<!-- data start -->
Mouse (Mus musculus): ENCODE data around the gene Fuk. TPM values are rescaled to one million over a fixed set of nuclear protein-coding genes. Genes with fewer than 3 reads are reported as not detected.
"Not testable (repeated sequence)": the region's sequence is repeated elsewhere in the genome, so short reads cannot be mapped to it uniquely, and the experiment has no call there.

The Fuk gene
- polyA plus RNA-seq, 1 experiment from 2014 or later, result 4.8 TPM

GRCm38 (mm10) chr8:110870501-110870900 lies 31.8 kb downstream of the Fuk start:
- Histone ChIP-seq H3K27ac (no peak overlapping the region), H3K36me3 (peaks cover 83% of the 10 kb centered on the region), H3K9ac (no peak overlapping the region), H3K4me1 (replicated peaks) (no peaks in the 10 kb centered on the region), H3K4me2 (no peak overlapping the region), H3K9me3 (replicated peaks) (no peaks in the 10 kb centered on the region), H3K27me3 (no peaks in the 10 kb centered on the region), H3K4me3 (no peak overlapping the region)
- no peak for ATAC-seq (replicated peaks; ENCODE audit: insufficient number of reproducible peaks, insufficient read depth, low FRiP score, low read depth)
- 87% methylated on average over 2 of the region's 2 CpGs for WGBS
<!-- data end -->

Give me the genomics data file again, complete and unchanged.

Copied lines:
Mouse (Mus musculus): ENCODE data around the gene Fuk. TPM values are rescaled to one million over a fixed set of nuclear protein-coding genes. Genes with fewer than 3 reads are reported as not detected.
"Not testable (repeated sequence)": the region's sequence is repeated elsewhere in the genome, so short reads cannot be mapped to it uniquely, and the experiment has no call there.

The Fuk gene
- polyA plus RNA-seq, 1 experiment from 2014 or later, result 4.8 TPM

GRCm38 (mm10) chr8:110870501-110870900 lies 31.8 kb downstream of the Fuk start:
- Histone ChIP-seq H3K27ac (no peak overlapping the region), H3K36me3 (peaks cover 83% of the 10 kb centered on the region), H3K9ac (no peak overlapping the region), H3K4me1 (replicated peaks) (no peaks in the 10 kb centered on the region), H3K4me2 (no peak overlapping the region), H3K9me3 (replicated peaks) (no peaks in the 10 kb centered on the region), H3K27me3 (no peaks in the 10 kb centered on the region), H3K4me3 (no peak overlapping the region)
- no peak for ATAC-seq (replicated peaks; ENCODE audit: insufficient number of reproducible peaks, insufficient read depth, low FRiP score, low read depth)
- 87% methylated on average over 2 of the region's 2 CpGs for WGBS